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Heir today, in the slammer tomorrow: Samsung head honcho Lee Jae-Yong back in jail on bribery charges

Only been out 2 years

Seoul's High Court has sentenced Samsung vice chairman Lee Jae-Yong to 30 months behind bars for bribery, concealment of criminal proceeds, and embezzlement.

South Korean prosecutors originally indicted Lee in 2017 following a wider bribery dragnet focusing on former president Park Geun-Hee. Lee was accused of paying $37.6m to Choi Soon-sil, a close "confidant" of Park, for favours that would prove commercially and personally advantageous.

These bribes took the form of monetary payments to nonprofits and business entities controlled by Choi, as well as the gift of thoroughbred horses to be used by Choi's horse-riding daughter, Chung Yoo-Ra. In exchange, Lee received government sign-off on deals that would allow him to cement control of Samsung.

In August 2017, Lee was convicted and sentenced to five years' imprisonment on one of the bribery charges while he appealed the others. Including pre-trial detention, he served one year before the Seoul appeals court dismissed elements of his conviction and reduced his sentence to two-and-a-half years, suspended.

In 2019, the country's Supreme Court voided the decision of the appeal court and ordered a retrial, arguing its interpretation of what constituted a bribe was too narrow. He was indicted on the fresh charges late last year.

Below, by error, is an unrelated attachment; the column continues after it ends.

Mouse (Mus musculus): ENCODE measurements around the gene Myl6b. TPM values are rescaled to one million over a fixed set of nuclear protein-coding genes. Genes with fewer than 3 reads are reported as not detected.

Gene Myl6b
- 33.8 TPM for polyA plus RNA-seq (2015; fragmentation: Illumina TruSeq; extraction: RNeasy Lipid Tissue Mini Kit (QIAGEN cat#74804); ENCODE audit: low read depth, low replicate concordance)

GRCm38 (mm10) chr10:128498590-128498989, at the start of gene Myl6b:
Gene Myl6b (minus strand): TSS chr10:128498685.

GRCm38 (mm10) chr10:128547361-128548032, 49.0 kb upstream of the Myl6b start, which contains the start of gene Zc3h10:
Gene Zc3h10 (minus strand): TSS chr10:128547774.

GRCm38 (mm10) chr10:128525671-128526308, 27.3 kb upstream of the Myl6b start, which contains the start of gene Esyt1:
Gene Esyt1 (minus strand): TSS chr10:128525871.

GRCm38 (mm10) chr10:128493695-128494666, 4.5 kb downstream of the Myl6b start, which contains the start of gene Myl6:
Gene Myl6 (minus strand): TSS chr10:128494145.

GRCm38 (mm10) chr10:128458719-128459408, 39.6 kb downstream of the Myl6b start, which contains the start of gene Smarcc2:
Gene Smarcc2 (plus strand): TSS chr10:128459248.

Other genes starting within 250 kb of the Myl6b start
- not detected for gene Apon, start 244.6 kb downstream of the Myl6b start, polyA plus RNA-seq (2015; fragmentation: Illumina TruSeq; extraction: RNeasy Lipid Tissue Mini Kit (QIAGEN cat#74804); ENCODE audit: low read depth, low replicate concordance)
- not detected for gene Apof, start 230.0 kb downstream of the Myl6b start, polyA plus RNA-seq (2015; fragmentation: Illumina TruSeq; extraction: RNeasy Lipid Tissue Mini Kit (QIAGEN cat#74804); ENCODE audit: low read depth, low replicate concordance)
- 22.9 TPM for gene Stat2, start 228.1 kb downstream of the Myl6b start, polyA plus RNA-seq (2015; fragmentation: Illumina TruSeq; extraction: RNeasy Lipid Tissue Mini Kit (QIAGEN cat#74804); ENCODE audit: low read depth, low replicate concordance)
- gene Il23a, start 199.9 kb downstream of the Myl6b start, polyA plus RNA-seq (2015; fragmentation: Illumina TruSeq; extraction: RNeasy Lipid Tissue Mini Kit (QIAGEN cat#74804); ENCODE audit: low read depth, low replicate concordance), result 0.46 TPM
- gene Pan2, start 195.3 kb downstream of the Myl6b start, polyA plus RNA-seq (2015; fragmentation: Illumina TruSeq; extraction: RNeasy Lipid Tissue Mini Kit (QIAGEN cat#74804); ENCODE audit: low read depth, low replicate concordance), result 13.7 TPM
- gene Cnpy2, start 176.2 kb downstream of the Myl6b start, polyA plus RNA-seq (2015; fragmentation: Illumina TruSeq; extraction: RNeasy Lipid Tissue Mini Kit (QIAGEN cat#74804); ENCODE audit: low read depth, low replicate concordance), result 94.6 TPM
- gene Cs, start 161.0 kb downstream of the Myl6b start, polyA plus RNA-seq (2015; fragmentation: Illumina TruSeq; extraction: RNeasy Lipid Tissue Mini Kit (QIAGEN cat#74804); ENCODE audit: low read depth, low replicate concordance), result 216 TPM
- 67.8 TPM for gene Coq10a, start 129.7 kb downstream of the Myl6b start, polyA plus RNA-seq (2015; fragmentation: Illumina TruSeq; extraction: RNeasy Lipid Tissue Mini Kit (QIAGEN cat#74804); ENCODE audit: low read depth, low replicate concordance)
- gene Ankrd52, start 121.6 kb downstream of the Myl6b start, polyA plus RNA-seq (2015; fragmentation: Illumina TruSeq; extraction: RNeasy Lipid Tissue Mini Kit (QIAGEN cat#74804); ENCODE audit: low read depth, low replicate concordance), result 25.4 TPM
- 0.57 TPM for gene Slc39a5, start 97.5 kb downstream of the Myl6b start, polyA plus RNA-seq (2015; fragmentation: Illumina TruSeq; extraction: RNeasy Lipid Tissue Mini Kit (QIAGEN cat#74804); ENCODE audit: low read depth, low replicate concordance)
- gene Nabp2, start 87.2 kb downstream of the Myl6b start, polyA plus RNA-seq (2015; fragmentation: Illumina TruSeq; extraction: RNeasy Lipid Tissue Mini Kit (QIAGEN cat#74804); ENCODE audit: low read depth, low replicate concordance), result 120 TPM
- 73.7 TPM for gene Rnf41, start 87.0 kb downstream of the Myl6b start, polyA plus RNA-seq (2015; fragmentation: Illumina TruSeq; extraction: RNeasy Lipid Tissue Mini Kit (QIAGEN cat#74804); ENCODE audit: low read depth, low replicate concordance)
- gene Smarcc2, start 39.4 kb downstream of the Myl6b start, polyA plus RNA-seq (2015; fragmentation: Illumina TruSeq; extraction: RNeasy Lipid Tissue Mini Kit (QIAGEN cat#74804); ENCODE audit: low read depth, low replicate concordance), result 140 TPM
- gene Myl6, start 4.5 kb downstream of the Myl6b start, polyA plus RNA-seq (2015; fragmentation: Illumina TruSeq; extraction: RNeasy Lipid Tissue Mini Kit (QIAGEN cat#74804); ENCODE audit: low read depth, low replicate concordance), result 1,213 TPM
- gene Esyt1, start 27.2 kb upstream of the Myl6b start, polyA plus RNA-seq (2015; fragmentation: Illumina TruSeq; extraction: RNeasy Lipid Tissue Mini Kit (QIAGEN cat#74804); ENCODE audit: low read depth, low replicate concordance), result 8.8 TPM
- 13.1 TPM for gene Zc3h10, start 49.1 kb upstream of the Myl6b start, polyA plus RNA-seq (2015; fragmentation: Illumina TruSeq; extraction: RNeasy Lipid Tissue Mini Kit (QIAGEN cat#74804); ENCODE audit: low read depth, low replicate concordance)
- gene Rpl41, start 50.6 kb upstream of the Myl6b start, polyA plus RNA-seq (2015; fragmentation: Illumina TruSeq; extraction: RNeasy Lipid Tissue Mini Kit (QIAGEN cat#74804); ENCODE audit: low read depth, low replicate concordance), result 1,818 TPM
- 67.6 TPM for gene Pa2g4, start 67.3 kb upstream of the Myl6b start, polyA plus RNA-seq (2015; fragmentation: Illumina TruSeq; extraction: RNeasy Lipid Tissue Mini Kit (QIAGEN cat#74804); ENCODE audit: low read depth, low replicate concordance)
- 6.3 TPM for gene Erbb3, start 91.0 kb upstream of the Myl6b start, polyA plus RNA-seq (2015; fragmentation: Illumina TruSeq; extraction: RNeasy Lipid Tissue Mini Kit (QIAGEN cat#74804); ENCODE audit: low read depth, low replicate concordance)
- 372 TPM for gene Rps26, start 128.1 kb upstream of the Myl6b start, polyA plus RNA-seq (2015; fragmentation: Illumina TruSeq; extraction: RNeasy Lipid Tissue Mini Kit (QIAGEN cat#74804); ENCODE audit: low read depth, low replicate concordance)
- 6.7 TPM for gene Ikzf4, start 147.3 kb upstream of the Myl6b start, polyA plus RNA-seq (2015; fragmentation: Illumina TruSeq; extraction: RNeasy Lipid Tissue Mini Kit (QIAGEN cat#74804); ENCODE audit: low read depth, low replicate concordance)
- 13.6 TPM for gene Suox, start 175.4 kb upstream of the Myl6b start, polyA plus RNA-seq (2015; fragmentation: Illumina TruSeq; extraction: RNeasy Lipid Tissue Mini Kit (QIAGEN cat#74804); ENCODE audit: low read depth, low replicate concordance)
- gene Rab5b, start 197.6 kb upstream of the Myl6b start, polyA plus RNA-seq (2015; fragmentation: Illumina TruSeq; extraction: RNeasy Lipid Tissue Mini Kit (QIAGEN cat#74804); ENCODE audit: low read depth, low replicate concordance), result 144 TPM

The time served will count against this latest sentencing, meaning Lee will likely be released by mid-2022 at the latest. But his legal troubles won't end there as he faces an accounting fraud and stock manipulation probe related to the 2015 merger of Samsung C&T and Cheil Industries.

The deal helped Lee, who was a major shareholder in Cheil, cement his control of the wider Samsung parent company. Although the deal won government approval, it attracted fierce criticism from investors, most notably US firm Elliott Management Corporation, which argued the merger under-valued Samsung C&T, while over-valuing Cheil Industries.

Meanwhile, President Park and her former confidant, Choi, are serving prison terms of 25 years and 20 years respectively.

News of Lee's latest conviction attracted dismay in Korean business circles, with the Federation of Korean Industries (FKI) saying Lee had helped "sustain the Korean economy" amid the COVID-19 pandemic. It also expressed concern about the emergence of a leadership vacuum at the top of Samsung.

Lee was appointed vice chairman in 2012, assuming de-facto control of the company in 2014 following the heart attack of his father, Lee Kun-hee. The senior Lee subsequently lapsed into a coma and remained in a vegetative state until he died in October 2020.

Lee was taken into custody after the ruling and his lawyer told several outlets in a statement that the "essence of the case is that a former president abused power to infringe upon the freedom and property rights of a private company... Given that nature, the court's decision is regrettable."

The Register has asked Samsung to comment. ®

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